The day you went skidding off the road and right into downtown Cuckoopantsatopolis was the day you reminded every straight arrow of your acquaintance that none of us is ever truly safe. Sanity itself, that sine qua non for the bourgeois, mediocre, pointless life ostensibly guaranteed by the Constitution, is as vulnerable as a Fabergé egg. Nobody wants to be reminded of that, and yet you do.

“Ever noticed that people who claim to be crazy never are; and people who actually are crazy always claim to be sane?” Taz Mopula

“But wait,” you say, in that adorably naïve tone of voice you apply to questions that illustrate your innocence, “do I not also teach, i.e. show, that by facing down these unholy perils one can evolve spiritually and grow stronger, actually emerging as a better, more morally grounded person in the process?”

“Those who can’t do, teach; those who can’t teach, teach anyway.” Taz Mopula

Yes, yes you do, Sparky, and this is precisely why that mob is roughly as happy to see you as they were to see Frankenstein.

“Give a man a fish and you have fed him for a day. Teach that man to fish and you have given him a way to hide a drinking problem.” Taz Mopula

They say in the rooms that a pickle can never return to its previous incarnation as a cucumber. While you may be a reformed devil transformed into an angel, one thing is certain, you will never again be just another Bozo on the bus in the eyes of outsiders; the tired, the poor, the slow, the dim. Fellow insiders know better, they know that all of us are merely Bozos on the bus, but that is another story.

In the final analysis it’s important to remember that uniqueness is about the only thing we all have in common. Taz Mopula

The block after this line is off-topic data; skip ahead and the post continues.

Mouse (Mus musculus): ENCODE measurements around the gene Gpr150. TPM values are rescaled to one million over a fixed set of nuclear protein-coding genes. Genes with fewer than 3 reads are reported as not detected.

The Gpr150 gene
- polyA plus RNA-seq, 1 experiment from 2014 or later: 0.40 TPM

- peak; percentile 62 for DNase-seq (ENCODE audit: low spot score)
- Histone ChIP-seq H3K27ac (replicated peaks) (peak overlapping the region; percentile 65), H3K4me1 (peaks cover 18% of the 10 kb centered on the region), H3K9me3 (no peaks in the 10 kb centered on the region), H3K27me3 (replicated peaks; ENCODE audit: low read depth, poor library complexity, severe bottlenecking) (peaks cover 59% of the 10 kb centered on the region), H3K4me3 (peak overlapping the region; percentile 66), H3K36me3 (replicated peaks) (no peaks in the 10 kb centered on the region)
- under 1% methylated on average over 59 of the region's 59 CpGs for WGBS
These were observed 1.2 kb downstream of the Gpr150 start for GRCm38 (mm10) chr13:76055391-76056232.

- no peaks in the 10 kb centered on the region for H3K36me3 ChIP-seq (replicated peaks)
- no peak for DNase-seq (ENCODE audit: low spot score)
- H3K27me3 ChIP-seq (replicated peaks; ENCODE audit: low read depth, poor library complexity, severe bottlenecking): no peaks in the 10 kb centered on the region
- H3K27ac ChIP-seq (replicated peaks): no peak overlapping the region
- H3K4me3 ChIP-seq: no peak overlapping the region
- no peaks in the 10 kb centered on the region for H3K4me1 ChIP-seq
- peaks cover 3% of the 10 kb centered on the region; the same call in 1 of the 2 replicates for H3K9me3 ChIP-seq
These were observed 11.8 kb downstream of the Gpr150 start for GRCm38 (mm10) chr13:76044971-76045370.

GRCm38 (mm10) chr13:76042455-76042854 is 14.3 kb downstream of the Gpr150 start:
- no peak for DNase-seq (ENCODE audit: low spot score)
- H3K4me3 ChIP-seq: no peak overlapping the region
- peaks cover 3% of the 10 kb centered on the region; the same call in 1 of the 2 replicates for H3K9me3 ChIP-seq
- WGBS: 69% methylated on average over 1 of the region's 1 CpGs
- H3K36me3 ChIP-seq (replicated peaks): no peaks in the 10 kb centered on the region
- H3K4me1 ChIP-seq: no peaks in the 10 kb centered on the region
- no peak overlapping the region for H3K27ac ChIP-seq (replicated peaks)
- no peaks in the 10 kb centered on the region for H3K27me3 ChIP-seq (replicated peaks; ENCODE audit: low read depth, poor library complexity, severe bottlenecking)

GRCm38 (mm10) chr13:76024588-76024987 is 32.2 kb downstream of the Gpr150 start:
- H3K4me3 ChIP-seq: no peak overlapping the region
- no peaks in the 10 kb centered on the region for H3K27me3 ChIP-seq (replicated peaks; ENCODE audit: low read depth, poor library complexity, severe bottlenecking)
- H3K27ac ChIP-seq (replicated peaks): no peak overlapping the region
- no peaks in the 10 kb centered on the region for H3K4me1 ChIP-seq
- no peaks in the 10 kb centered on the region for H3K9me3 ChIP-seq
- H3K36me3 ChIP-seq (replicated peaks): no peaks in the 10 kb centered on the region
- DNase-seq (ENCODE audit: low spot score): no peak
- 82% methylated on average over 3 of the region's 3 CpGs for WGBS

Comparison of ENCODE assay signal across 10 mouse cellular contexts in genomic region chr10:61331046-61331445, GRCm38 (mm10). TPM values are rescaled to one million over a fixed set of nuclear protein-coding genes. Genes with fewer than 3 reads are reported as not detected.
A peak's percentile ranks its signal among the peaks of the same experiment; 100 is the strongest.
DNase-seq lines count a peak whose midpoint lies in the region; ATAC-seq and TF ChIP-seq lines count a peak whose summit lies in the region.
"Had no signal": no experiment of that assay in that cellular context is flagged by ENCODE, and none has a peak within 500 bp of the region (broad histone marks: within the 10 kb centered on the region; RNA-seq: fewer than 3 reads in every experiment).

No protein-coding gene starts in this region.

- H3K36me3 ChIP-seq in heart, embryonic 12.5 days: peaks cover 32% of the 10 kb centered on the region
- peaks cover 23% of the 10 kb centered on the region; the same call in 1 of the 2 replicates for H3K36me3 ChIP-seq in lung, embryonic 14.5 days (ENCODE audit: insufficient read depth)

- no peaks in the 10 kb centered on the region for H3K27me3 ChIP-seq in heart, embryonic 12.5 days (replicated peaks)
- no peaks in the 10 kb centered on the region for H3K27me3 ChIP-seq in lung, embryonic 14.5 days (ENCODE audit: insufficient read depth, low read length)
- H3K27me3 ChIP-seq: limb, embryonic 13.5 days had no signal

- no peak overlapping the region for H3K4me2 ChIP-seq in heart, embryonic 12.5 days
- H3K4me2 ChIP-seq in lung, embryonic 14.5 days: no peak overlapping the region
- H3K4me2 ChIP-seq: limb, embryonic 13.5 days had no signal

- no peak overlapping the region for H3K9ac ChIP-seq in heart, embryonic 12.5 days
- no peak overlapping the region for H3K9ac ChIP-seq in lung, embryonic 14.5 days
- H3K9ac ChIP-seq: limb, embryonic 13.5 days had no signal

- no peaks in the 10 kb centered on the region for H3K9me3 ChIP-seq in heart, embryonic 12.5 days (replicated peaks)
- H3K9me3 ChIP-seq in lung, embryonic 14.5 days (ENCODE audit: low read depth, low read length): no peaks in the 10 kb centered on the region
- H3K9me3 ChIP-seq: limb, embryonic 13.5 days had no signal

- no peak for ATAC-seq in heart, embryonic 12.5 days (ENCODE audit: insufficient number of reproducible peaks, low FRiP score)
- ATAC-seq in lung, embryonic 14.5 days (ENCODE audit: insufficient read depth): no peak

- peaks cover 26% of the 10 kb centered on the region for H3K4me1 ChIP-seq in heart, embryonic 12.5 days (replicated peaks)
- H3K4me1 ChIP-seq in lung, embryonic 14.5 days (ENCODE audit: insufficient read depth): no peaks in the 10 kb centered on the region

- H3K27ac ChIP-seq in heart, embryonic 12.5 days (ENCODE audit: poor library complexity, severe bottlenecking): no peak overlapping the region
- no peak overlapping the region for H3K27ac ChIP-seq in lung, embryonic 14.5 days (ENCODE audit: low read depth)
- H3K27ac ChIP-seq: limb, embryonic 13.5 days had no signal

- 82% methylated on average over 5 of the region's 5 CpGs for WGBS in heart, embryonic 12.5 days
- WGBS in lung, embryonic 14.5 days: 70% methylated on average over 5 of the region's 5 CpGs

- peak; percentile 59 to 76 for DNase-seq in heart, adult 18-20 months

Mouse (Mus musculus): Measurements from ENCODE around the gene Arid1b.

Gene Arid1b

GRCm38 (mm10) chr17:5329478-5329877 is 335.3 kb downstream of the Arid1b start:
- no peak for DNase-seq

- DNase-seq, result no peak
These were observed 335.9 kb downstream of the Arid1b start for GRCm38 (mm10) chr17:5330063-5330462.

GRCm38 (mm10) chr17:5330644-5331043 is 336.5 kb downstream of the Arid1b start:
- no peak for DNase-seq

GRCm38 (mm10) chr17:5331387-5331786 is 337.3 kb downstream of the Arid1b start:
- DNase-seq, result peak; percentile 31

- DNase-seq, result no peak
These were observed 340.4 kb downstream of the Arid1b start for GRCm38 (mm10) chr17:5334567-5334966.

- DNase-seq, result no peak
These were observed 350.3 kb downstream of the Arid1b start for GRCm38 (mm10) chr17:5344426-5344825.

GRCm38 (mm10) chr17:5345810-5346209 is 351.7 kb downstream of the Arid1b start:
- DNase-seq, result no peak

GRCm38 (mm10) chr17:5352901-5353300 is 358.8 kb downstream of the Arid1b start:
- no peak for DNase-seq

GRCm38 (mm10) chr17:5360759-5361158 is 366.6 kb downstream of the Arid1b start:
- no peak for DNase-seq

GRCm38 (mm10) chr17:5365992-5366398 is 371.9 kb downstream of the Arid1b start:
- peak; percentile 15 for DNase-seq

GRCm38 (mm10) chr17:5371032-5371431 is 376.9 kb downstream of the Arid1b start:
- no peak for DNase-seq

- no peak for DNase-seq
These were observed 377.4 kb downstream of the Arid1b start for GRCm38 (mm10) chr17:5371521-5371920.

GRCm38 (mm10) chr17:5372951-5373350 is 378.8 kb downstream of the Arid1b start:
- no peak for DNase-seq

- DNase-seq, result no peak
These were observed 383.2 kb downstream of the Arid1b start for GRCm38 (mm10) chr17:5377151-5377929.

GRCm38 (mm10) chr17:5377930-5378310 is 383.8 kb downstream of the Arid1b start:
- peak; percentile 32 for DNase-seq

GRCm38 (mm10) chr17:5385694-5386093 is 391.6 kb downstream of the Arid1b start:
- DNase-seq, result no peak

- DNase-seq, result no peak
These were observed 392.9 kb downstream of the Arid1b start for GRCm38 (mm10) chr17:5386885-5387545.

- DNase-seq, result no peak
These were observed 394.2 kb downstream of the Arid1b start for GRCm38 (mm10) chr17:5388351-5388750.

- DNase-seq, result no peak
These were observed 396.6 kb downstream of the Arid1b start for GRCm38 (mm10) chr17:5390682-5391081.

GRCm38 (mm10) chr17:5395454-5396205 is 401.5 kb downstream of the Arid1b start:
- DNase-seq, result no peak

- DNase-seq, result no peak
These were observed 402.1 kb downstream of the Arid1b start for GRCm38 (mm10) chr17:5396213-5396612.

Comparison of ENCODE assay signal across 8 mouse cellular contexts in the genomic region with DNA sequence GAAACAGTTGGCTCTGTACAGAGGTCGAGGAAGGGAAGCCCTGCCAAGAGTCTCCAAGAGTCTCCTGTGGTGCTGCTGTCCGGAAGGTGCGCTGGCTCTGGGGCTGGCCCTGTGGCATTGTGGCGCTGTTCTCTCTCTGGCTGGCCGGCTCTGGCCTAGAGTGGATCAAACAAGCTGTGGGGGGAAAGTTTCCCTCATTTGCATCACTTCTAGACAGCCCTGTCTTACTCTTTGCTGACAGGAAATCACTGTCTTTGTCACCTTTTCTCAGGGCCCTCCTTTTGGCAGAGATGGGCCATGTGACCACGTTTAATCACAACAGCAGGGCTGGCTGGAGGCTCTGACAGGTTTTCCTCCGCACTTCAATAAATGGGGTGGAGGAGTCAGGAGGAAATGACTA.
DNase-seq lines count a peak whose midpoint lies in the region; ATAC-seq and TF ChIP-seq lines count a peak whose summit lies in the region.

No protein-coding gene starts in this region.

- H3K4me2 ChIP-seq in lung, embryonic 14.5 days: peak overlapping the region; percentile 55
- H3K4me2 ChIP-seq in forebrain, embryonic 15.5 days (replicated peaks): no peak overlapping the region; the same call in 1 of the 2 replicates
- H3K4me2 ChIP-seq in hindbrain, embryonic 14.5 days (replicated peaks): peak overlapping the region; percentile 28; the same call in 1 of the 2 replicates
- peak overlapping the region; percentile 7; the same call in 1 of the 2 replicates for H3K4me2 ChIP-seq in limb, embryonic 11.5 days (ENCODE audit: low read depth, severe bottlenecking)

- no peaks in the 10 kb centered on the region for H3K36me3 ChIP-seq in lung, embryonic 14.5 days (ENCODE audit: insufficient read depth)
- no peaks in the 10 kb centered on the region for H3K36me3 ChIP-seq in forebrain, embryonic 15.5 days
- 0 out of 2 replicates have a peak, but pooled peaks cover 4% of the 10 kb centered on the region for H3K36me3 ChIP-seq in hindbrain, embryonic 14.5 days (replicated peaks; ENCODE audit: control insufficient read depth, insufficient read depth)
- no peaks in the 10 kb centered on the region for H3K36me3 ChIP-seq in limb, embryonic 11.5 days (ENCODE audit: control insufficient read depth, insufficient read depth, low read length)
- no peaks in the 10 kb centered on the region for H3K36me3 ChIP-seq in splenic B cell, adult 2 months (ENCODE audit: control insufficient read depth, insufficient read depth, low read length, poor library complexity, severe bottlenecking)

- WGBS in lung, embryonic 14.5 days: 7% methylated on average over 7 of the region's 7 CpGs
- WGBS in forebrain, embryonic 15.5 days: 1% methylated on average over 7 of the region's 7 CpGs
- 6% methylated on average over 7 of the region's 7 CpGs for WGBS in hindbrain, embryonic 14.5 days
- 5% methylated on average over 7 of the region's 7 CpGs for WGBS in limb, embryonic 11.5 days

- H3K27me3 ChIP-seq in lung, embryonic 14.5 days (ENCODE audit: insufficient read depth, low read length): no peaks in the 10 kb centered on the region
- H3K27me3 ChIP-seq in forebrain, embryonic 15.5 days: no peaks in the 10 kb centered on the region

Your very existence says to these apple pie bakers and flag wavers, “My experience is larger than yours, I know terrible truths you dare not admit. Though horribly handicapped I have emerged morally grounded, fearless, strong, and (most upsetting of all) happy.” Trust me, they will never forgive you for that.

“For the sake of convenience be your own best friend; it’s always easy to get in touch with you.” Taz Mopula

You have become a teacher, a leader, whether you care to admit it or not. As ever, peace of mind lies in embracing the inevitable, my advice is – learn how to lead by example, make your life a poem, a prayer.

“No matter how long you nurse a grudge it will never become healthy.” Taz Mopula

Look around you; we desperately need leaders. Today we have none, instead we have celebrities who only lead by being cautionary tales, they show us what not to do. Leave footprints.

Prunella Entwhistle Visits The Highlands

glen coe prunella highlands

Many years ago my (then) girlfriend, let’s call her Prunella Entwhistle, and I took a vacation to Scotland so she could meet the relatives and eat haggis.

A dyed-in-the-wool Romantic, Prunella adored art and was an amateur sculptor. Enthusiastic and impulsive by nature, she was given to moments of inspiration infrequently preceded by rational deliberation. The vacation progressed well and we crisscrossed the Scottish highlands in a rented Mini, lodging modestly in tiny towns with names like Auchnagallin, Kearvaig, and Cave of Smoo.

One morning, as we were leaving the latest in a long line of B&Bs, I firmly gripped the handles of our suitcases to take them downstairs for packing into the Mini. Doing so gave me the distinct impression that our suitcases did not wish to come along.

Flummoxed and put off in a way unique to people trying to break camp and get going, I raised the bags slowly – they had definitely put on weight. I was then reminded of a nagging suspicion I’d had – and ignored – for days, that either I was becoming weaker or the bags were getting heavier.

Impatient and irritated I opened them up to determine if this was real or some dreadful hallucination. There, carefully wrapped and stashed inside Prunella’s sweaters, shirts, and trousers were half-a-dozen large stones, souvenirs of the Highlands. I was horrified, but it was about to get worse.

I also discovered several whiskey bottles that had been filled with water from mountain springs. As I realized I’d been carrying this dead weight up and down stairs – and was expected to carry it through various airport terminals – the blood began to rise like mercury in a thermometer.